Sort-of Sister

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One of the things I like about the Bible, and one of the things that people criticize about it, is the honesty with which the Scriptures deal with people. I’m sure we don’t have all their “wrinkles” recorded for us, but there are enough to make us realize that even the saints weren’t always so saintly. That’s an encouragement for us because we then know the extent to which God showed them mercy and grace, and can be assured that the same will extended to us in our weakness. To those who criticize this “revelation,” I can only suppose it is because it robs them of the excuse, “Well, they were perfect and I’m not, so since my case is different I don’t have to pay attention to what the Bible teaches.”

Anyway, in Genesis 20, we have an example of the unsaintly act of one of the prominent saints of the Bible. To add to the problem, Abraham is about to be caught doing the same thing that he got in trouble for doing before. It seems he had not learned the lesson. One more, fear for his own safety robbed him of his ability to trust God to look after him.

Abraham had moved his family and his possessions to Gerar. Sarah, though she was old by our standards, was still an attractive woman and Abraham feared that Abimelech, king of Gerar, would be happy to make her a widow so that he could add her to his harem. Sound familiar? Check out Genesis 12:10-20. So he instructed Sarah to say that she was his sister (20:11-13), It was a half truth—she was his half sister. But it was still a lie. When Sarah was added to Abimelech’s harem, Abraham did nothing to protect her. It was left to God to do that. He made sure that Abimelech didn’t touch her (20:4). He spoke to Abimelech directly to tell him the truth (20:3) and whatever the time frame of all this was, there apparently had been enough time for Abimelech to discover that his wife and slave girls were barren because Sarah was in his harem (20:15).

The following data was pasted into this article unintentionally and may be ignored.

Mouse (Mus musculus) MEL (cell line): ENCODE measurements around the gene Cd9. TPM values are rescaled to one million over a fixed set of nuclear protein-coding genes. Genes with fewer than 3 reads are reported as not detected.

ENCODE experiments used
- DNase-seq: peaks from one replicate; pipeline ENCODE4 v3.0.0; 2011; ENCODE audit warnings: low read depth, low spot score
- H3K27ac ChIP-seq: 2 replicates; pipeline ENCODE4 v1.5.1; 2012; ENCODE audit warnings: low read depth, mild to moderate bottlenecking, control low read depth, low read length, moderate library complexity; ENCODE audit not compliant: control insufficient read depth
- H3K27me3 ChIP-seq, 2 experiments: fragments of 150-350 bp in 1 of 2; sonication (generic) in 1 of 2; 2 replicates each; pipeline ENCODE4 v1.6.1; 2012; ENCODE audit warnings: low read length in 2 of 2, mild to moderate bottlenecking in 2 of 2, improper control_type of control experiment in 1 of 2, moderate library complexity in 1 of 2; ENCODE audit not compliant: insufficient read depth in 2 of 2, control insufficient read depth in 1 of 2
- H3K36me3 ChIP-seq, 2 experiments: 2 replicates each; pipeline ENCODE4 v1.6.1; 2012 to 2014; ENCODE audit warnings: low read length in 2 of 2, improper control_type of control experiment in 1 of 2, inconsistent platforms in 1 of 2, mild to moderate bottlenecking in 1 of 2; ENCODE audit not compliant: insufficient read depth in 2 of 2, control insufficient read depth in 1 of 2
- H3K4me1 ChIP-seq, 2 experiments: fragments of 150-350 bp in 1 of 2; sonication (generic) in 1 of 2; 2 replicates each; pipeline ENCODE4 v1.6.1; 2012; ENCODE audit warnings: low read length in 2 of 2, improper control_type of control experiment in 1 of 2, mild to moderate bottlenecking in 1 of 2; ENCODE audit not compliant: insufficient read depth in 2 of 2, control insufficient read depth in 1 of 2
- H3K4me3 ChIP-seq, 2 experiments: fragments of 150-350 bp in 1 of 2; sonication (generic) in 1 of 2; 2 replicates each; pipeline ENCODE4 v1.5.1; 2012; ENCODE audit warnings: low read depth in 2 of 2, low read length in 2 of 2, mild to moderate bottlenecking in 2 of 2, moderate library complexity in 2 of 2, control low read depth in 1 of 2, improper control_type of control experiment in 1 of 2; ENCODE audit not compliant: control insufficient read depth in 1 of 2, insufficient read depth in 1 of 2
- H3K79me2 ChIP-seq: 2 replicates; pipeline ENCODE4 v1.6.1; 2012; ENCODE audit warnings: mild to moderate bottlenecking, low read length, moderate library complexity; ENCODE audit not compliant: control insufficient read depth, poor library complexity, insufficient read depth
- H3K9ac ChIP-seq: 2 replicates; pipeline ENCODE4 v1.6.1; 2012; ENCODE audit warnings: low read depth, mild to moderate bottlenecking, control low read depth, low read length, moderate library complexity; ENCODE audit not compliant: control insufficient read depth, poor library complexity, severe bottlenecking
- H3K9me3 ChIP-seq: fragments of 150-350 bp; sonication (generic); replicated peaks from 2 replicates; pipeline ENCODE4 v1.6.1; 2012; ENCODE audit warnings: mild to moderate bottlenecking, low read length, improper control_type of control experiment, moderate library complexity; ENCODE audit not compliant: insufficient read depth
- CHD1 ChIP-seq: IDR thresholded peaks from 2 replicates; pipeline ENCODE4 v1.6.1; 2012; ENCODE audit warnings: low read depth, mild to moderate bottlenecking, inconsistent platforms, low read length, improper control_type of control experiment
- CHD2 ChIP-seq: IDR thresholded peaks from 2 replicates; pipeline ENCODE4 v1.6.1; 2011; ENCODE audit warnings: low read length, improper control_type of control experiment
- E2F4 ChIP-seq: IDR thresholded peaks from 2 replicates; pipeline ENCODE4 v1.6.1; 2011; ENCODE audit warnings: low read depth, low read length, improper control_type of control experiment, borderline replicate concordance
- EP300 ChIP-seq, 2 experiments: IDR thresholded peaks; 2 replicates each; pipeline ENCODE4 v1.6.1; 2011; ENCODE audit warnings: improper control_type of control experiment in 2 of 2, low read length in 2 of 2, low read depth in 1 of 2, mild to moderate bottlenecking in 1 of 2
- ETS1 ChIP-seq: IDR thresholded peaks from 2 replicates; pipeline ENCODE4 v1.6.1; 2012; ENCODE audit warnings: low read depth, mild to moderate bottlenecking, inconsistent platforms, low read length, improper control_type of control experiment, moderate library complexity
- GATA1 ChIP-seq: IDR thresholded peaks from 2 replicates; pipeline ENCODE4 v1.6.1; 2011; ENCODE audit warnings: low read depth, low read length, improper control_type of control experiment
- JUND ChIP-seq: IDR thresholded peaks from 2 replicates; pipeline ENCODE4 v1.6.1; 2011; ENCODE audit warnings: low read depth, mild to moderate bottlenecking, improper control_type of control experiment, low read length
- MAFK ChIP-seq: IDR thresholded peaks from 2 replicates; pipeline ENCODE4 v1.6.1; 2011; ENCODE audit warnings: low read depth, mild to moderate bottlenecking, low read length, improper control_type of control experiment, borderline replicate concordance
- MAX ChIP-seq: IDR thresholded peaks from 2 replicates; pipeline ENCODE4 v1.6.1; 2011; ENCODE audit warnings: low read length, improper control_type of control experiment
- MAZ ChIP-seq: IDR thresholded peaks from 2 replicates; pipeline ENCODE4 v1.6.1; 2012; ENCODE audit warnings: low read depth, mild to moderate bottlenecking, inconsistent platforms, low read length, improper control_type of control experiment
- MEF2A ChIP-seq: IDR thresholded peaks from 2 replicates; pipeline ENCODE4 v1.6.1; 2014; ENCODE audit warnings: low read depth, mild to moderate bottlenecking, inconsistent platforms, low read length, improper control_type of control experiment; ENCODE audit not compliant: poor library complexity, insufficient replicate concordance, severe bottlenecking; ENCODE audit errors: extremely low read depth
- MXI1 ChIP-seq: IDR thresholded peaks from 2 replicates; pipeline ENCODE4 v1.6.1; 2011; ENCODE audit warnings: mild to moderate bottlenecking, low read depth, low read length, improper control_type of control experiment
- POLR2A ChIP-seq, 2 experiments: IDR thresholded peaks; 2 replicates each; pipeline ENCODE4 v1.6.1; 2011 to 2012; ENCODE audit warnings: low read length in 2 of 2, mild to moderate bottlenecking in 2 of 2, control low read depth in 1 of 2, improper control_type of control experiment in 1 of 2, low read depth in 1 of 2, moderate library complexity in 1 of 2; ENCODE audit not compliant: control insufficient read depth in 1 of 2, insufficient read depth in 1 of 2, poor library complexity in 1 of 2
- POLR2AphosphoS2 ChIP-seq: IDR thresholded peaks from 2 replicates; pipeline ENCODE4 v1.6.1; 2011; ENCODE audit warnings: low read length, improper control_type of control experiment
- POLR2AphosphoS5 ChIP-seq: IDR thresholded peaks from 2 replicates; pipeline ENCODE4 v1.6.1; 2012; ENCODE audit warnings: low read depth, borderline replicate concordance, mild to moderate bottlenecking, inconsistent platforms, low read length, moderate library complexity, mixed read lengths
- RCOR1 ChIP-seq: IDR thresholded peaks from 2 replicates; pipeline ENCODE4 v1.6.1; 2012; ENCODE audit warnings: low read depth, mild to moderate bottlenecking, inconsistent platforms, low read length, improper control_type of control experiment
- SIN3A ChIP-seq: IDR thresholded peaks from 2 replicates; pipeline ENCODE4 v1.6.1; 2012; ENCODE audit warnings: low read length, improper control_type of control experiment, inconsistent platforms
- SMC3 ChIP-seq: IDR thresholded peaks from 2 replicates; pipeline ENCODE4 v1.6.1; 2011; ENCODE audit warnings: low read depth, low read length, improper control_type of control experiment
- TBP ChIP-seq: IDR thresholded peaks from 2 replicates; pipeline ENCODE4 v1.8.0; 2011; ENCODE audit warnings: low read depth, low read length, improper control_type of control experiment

All of this comes after God has repeatedly confirmed His promise to Abraham to give him a son from whom a great nation will be formed, and that this son will come through Sarah. All this after Abraham and Sarah’s names have been changed to reflect the promise that God has made to them. “Abraham” means “father of many.” Surely God would protect him so that he could produce this son, right?

But it is God’s dealing with Abimelech that is amazing. Abraham believed that the people of Gerar, including their king, were pagans (20:11). Yet, when Sarah was taken God showed Abimelech some pretty extreme mercy. He spoke to the king in a dream and one of the things he said was this: “Yes, I know you did this with a clear conscience [taking Sarah, thinking she was a single woman] and so I have kept you from sinning against me. That is why I did not let you touch her” (20:6).

Is God at work in the lives of those who do not believe? Does He give them opportunity to NOT commit sin? It appears so. We often divorce God from the unbelieving world, restricting His activities to believers as though He was incapable, or disinterested, in dealing with those who don’t acknowledge Him.

Abimelech did the wise thing, listened to God, (the warning in Genesis 20:7 about God destroying him and his might have had something to do with that) and he returned Sarah to Abraham. In many way the pagan was more saintly than the saint! That’s a nasty thought.

Fear should never dictate whether or not we trust and obey.

A half-truth is still a lie.

Listening and responding correctly to God’s voice is an extremely wise thing to do.

Remembering that our actions as believers have an impact, either positivity or negatively, on the spiritual journeys of those who don’t yet believe, is crucial.

Understanding the grace and mercy that God showed Abraham, Sarah and Abimelech despite their failings, is of huge encouragement to us in the midst of ours.


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